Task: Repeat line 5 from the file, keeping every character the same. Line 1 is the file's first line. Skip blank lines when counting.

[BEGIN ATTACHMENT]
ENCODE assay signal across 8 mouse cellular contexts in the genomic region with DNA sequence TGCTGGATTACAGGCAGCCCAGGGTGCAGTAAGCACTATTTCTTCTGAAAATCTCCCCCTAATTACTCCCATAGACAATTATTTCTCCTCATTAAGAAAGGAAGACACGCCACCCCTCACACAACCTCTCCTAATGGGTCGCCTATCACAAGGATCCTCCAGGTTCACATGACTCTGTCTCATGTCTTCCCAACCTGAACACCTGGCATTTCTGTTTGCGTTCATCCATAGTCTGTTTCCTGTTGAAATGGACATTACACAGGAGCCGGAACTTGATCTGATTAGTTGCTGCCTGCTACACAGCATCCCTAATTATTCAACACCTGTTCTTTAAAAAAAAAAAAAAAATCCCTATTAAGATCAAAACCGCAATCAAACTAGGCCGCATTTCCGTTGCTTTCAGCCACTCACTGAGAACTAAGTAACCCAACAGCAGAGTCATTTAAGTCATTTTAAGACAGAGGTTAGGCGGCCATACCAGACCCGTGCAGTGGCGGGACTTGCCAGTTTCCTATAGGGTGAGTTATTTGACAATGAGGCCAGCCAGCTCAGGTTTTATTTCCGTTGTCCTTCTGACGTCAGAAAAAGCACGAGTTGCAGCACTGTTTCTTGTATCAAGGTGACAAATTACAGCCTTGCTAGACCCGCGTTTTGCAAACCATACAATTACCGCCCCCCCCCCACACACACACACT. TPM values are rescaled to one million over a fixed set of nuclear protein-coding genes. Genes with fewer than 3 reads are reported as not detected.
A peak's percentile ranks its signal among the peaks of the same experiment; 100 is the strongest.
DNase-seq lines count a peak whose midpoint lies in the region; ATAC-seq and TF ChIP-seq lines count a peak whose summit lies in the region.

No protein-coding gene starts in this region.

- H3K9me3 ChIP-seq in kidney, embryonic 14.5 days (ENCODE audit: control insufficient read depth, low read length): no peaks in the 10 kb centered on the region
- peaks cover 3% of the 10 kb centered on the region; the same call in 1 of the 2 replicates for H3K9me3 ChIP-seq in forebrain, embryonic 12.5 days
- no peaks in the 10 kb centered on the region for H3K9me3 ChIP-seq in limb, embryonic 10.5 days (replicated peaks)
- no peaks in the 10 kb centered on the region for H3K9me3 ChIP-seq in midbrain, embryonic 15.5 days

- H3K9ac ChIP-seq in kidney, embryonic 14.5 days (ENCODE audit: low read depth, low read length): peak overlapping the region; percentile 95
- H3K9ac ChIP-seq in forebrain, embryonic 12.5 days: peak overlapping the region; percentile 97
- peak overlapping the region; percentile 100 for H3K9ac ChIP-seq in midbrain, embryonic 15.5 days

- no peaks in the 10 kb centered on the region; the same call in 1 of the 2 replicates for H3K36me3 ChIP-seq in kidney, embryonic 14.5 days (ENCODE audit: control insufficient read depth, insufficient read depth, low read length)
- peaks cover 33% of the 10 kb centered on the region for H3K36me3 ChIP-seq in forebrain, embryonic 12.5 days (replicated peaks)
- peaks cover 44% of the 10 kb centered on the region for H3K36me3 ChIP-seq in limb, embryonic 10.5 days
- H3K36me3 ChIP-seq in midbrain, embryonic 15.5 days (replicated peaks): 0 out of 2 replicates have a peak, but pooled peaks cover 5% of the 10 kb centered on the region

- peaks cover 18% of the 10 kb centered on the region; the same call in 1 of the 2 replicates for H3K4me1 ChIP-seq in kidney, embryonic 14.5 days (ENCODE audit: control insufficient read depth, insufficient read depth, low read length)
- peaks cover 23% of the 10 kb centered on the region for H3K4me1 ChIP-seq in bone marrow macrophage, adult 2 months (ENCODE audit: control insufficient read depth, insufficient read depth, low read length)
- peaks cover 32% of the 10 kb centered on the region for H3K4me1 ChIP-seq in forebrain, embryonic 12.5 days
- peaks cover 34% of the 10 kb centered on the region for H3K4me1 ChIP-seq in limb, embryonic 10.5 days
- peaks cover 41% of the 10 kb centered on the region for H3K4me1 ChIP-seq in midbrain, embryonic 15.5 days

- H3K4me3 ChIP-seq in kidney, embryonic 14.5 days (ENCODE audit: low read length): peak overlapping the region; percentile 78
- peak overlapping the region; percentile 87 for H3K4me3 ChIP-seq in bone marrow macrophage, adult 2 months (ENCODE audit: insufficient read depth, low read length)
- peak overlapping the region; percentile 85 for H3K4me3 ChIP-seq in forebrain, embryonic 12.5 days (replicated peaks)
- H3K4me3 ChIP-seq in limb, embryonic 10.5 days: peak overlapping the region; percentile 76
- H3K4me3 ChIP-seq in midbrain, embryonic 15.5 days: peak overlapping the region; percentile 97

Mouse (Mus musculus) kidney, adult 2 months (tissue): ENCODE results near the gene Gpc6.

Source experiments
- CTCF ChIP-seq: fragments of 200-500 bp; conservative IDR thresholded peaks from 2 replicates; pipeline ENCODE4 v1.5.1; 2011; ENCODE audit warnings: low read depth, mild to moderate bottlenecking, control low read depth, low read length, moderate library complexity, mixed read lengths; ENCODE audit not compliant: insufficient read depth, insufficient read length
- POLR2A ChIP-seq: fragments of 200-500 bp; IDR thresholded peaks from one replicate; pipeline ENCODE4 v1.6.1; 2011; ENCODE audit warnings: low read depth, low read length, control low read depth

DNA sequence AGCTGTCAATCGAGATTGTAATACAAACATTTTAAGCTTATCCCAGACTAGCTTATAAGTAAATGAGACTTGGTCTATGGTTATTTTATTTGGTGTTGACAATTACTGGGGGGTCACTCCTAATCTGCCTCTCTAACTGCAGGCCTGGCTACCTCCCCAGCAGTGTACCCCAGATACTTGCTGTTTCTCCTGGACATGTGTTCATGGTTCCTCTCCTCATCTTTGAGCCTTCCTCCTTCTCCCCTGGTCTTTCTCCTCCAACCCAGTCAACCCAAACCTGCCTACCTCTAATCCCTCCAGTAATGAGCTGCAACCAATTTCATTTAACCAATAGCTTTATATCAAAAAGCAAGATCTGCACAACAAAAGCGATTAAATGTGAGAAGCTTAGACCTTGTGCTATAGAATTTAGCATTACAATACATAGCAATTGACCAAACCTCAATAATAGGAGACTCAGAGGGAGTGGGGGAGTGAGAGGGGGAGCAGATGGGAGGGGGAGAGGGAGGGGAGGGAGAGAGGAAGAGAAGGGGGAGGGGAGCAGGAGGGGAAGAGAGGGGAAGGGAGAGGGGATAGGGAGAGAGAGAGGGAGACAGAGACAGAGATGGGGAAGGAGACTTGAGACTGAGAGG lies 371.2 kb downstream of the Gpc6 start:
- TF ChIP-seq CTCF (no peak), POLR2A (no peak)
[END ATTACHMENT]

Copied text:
- H3K9me3 ChIP-seq in kidney, embryonic 14.5 days (ENCODE audit: control insufficient read depth, low read length): no peaks in the 10 kb centered on the region